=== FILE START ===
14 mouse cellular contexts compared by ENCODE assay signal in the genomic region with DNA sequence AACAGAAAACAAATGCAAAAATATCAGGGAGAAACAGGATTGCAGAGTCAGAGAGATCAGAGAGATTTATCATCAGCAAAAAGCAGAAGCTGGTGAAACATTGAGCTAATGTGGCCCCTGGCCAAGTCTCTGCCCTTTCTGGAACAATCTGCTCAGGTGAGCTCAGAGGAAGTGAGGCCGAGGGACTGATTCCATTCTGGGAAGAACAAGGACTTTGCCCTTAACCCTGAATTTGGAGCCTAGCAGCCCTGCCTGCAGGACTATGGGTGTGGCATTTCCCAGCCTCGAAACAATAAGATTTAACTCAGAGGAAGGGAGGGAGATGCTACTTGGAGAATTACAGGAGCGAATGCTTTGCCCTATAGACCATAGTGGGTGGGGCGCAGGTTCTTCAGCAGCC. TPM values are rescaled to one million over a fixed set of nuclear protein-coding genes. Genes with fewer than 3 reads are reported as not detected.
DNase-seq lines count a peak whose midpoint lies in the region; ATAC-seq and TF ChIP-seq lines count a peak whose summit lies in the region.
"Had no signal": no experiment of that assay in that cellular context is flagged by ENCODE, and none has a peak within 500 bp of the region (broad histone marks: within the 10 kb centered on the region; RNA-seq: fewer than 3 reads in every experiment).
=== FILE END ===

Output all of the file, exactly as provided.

14 mouse cellular contexts compared by ENCODE assay signal in the genomic region with DNA sequence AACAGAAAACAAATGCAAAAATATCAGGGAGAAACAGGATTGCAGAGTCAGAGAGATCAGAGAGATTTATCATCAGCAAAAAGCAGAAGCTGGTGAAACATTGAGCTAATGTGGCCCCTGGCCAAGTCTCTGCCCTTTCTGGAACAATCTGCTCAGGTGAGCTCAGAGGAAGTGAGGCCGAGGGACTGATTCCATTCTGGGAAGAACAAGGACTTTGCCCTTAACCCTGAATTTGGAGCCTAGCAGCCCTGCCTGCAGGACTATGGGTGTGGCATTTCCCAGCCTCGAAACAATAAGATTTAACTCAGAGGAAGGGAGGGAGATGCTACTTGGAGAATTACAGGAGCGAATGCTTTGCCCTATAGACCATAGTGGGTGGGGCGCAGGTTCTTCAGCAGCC. TPM values are rescaled to one million over a fixed set of nuclear protein-coding genes. Genes with fewer than 3 reads are reported as not detected.
DNase-seq lines count a peak whose midpoint lies in the region; ATAC-seq and TF ChIP-seq lines count a peak whose summit lies in the region.
"Had no signal": no experiment of that assay in that cellular context is flagged by ENCODE, and none has a peak within 500 bp of the region (broad histone marks: within the 10 kb centered on the region; RNA-seq: fewer than 3 reads in every experiment).